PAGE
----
What YOU Need to Know About Drone Waivers! Part 2
As a part of our drone waiver series, we will continue to talk about the 9 waivers drone photographers can apply for under the section 107 regulations.
Today our focus will be Section 107.29 and being unable to fly at night. The FAA drone regulations state: “No person may operate a small unmanned aircraft system during the night.” This means that, without a waiver, a drone operator can only fly during civil twilight (30 min before sunrise), during the day, and evening twilight (30 min after sunset).*+
Luckily, for many drone-photographers, the most commonly-requested and approved waiver is Night Operation. When applying for this waiver, be specific, but not too specific. You do not want to limit yourself too much. Do your research on the area and show the FAA that you are prepared to handle any possible situation. This includes, explaining how the operator will maintain a visual line of sight with the drone during the darkness, how you plan to avoid people, structures, and other aircraft, and how you will know - in darkness - the location, altitude, and movement of the drone.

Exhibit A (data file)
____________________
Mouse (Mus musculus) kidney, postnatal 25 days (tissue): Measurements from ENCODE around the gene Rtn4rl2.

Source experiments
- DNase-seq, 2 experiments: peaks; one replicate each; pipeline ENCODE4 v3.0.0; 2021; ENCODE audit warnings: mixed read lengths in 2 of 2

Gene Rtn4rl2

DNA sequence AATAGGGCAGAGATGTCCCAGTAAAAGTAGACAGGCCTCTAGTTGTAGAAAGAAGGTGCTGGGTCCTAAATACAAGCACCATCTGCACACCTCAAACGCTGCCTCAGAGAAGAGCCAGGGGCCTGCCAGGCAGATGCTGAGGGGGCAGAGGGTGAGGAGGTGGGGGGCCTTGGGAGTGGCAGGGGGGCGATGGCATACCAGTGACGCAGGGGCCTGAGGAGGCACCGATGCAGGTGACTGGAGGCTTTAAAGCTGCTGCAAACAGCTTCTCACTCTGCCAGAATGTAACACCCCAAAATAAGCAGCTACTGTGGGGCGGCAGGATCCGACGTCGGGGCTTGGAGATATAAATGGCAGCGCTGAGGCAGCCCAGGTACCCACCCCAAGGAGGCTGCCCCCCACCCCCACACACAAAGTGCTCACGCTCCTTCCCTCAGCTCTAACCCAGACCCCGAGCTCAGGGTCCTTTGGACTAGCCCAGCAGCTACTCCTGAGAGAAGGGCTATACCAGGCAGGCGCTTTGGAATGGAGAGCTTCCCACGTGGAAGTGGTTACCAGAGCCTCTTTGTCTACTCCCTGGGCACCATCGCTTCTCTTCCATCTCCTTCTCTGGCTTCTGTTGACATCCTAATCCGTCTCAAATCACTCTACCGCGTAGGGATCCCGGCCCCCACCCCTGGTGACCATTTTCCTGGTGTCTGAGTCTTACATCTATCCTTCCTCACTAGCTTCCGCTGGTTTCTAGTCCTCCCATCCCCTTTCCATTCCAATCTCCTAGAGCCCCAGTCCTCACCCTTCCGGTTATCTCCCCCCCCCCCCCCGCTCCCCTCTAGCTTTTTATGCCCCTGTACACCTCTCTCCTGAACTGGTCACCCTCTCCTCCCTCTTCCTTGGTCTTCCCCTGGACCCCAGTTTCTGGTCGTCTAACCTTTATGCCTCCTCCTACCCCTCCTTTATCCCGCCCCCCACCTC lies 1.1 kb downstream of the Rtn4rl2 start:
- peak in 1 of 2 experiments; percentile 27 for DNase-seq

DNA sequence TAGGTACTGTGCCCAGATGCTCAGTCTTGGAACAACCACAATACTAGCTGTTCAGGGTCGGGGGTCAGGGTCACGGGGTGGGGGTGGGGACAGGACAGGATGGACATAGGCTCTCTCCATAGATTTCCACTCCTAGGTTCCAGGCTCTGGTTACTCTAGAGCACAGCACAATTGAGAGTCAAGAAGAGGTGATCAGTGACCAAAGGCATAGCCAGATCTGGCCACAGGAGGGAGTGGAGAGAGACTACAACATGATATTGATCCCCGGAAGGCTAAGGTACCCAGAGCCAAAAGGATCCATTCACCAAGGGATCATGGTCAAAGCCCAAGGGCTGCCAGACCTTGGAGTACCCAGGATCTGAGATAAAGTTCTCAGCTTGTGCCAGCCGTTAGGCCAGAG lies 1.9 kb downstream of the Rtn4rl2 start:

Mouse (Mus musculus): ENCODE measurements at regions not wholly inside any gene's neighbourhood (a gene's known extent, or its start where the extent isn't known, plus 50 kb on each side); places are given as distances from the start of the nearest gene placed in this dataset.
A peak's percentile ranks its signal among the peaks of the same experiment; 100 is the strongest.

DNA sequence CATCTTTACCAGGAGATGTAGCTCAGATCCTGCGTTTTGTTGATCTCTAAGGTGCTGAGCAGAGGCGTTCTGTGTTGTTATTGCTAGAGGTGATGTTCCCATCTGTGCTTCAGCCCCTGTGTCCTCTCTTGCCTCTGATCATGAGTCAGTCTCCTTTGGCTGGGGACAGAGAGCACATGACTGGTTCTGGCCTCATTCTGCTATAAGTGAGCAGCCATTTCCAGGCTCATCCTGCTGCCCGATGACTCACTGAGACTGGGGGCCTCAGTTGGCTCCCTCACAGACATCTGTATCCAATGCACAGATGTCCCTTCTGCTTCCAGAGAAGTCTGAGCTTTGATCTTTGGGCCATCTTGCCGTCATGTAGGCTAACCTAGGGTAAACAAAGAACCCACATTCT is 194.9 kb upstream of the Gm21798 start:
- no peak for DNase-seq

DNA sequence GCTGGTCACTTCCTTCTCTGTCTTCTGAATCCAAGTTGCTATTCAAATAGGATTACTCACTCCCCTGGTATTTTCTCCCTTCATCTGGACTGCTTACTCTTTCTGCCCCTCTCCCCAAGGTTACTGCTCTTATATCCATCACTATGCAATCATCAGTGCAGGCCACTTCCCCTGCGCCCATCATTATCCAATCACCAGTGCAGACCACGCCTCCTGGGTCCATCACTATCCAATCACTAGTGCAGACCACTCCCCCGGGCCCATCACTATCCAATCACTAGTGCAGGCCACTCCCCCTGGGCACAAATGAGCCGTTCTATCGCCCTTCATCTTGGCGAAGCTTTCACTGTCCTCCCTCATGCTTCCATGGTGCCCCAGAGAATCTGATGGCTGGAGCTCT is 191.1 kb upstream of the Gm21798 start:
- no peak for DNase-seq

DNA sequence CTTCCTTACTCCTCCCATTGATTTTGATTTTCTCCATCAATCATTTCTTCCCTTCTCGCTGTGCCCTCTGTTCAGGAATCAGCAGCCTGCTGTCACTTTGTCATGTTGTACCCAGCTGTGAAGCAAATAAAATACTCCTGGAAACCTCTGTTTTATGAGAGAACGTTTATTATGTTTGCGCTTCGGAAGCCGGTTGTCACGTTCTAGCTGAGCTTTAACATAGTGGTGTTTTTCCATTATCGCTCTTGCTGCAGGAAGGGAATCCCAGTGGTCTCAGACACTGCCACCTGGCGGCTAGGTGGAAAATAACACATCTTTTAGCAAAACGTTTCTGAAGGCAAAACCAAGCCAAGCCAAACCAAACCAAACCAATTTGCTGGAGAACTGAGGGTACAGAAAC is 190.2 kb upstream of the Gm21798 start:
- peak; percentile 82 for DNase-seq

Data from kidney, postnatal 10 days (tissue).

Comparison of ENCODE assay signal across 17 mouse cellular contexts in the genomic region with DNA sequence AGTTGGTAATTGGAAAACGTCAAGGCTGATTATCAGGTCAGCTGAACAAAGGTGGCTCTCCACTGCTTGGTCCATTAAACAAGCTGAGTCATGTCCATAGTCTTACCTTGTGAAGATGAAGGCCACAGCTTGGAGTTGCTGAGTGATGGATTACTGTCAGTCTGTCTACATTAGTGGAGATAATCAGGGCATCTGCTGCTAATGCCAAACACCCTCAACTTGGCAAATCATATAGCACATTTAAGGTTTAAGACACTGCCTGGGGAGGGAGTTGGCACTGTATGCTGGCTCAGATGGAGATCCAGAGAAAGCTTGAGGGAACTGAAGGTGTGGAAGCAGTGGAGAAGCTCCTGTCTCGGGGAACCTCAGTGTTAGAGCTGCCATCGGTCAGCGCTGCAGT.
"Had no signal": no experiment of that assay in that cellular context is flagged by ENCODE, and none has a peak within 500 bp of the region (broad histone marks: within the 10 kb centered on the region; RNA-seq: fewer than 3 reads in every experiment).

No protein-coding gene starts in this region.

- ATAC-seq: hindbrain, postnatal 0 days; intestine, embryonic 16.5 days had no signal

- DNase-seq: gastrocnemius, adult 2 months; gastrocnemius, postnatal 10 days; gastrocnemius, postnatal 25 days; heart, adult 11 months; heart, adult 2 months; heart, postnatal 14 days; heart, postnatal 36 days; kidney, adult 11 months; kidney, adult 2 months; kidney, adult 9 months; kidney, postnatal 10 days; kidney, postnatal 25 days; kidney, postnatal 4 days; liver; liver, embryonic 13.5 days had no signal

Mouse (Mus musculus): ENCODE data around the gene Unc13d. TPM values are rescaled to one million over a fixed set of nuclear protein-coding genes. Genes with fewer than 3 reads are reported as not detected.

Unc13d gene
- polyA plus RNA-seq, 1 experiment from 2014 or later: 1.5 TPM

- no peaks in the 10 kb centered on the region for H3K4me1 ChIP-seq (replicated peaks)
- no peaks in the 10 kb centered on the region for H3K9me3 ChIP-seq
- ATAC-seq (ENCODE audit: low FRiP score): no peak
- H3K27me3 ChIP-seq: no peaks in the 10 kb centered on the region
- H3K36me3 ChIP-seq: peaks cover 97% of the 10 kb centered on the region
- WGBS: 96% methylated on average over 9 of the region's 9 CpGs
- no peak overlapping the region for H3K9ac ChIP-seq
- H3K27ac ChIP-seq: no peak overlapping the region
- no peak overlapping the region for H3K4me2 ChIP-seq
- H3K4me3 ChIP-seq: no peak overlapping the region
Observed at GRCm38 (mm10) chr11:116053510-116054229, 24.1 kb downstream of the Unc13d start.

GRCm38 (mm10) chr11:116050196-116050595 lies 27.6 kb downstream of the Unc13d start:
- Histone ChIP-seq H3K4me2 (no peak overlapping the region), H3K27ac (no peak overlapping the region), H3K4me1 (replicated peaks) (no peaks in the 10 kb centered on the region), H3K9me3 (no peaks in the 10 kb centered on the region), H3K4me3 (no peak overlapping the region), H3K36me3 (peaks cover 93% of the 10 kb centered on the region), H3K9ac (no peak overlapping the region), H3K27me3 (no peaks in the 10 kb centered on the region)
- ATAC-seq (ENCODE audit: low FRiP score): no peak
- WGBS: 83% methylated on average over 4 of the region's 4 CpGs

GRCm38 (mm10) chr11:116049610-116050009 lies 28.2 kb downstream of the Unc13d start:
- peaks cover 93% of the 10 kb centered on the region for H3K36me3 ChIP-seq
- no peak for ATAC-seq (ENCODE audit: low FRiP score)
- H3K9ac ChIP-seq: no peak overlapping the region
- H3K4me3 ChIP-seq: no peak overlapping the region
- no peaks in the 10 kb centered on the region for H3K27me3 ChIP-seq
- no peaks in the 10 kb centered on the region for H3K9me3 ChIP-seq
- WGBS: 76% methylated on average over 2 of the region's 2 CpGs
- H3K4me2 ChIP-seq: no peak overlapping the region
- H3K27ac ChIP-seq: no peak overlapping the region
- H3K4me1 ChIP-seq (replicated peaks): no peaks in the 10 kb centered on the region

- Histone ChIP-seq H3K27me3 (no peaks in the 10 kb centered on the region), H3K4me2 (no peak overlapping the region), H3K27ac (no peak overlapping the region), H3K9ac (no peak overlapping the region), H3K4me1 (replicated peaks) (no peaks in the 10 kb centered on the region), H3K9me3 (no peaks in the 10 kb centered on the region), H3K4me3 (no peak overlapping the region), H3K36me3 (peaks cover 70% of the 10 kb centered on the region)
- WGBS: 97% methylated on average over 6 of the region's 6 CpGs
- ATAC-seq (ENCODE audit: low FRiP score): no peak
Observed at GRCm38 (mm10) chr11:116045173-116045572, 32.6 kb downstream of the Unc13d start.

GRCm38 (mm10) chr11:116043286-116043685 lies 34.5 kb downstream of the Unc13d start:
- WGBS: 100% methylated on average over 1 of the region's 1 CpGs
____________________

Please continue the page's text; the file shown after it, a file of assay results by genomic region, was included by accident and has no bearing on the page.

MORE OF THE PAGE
To submit your waivers, visit the FAA's website. After submitting your waiver to the FAA, make sure you pay attention to any correspondence from the FAA to avoid delays. See you next week for part 3! And if you missed part 1, go back and read about Section 107.25 - operation from a moving vehicle, boat, or aircraft.
*Must use anti-collision lights that are visible for 3 statutory miles when flying during either twilights.
+Alaska: Twilight is determined by the Almanac.